VICTORIAN farmers will go to war over Andrews Labor Government plans to establish a dedicated public sector group for farm and companion animals called Animal Welfare Victoria.
The government yesterday said it was taking action to deliver more support for animal welfare by establishing Animal Welfare Victoria, to bring together all aspects of domestic animal and animal welfare research, policy, education and compliance.
AWV will be overseen by the Minister for Agriculture and Regional Development, Jaala Pulford, and will see animal welfare officers continue to operate through the RSPCA, Agriculture Victoria and local government.
The government also announced a review the Prevention of Cruelty to Animals Act in close consultation with key stakeholders and the Victorian community, to replace it with a modern animal welfare act in 2019.
To support the delivery of these changes, the Labor Government’s Ambassador for Animal Welfare, Lizzie Blandthorn, will lead stakeholder engagement in the development of a new Animal Welfare Action Plan.
The new act will recognise the sentience of animals, reflecting the strong evidence that exists showing animals fear and feel pain. This will ensure animal welfare management and legislation in Victoria develops to meet community expectations, the government said.
Government changes sideline existing livestock committee – VFF
However, the Victorian Farmers Federation is concerned the animal welfare changes are sidelining the Livestock Industry Consultative Committee (LICC), through which the agricultural animal industries engaged with Agriculture Victoria and the State Government on animal welfare.
The LICC consists of representatives from all farm animal industries, processors, transporters, saleyards, agents and regulators including Agriculture Victoria, PrimeSafe and Dairy Food Safe Victoria and is chaired by the Chief Veterinarian Officer of Victoria Dr Charles Milne.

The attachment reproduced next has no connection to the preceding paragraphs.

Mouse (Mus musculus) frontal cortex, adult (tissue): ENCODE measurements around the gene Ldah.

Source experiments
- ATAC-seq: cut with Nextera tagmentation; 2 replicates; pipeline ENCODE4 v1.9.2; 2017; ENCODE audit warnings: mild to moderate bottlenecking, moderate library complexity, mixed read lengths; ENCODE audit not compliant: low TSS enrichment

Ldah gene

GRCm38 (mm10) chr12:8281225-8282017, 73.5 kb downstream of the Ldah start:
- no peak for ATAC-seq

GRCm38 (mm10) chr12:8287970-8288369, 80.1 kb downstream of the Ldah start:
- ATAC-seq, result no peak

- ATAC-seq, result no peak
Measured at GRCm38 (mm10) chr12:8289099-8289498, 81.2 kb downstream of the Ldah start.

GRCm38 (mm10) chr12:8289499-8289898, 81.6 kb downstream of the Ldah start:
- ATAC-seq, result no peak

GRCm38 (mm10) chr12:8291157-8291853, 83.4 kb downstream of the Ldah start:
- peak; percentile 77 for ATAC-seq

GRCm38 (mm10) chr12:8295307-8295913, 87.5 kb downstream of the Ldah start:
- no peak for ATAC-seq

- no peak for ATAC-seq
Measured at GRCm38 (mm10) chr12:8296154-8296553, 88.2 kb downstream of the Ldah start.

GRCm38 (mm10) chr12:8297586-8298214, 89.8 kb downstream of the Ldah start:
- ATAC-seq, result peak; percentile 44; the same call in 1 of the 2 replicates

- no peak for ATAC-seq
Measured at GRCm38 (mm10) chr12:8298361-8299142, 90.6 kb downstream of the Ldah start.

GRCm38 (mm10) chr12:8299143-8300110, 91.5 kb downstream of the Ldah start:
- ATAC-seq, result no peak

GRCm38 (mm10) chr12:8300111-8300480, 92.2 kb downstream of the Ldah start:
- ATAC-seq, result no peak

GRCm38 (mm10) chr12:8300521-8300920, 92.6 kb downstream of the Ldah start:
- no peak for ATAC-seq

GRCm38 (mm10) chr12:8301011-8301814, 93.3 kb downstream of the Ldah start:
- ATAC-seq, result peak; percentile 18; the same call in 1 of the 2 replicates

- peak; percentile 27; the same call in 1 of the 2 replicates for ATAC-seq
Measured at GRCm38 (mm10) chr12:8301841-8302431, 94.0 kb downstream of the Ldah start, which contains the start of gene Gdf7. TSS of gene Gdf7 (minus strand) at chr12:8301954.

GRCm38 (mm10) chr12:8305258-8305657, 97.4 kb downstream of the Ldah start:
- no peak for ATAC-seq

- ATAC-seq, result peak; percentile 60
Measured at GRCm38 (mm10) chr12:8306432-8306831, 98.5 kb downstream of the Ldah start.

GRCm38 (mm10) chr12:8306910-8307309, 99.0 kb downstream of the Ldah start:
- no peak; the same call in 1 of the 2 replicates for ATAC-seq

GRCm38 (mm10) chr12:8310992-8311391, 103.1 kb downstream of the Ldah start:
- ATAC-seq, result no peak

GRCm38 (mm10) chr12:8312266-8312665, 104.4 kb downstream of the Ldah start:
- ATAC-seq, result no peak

VFF president David Jochinke said Victoria’s farm animal industries already adhere to QA programs.
“These programs involve extension, education and include monitoring and enforcement through commercial incentives and supplier obligations.
“These industry activities are complementary to the regulatory controls and meet community and international expectations,” he said.
“We reflect Australia’s position as a leader in modern, sustainable and scientifically based welfare practices”.
Mr Jochinke said the State Government announcement yesterday to establish Animal Welfare Victoria will simply add more cost and more bureaucracy to a system that is already working.
VFF Livestock Group president Leonard Vallence said the federation had no problem with a necessary review of the Prevention of Cruelty to Animals Act, but the industry was “going to war” over the creation of AWV to roll companion and farm animals “into one” and the involvement of Ms Blandthorn.
“It’s the left wind wagging the industry’s tail.
“We’re not going to put up with vegan and animal rights groups telling us how to farm.
Animal Welfare Victoria running by February 2018
The State Government said Animal Welfare Victoria is expected to be up and running by February 2018 and would deliver $500,000 in animal welfare grants to non-profit community organisations within its first year of operation.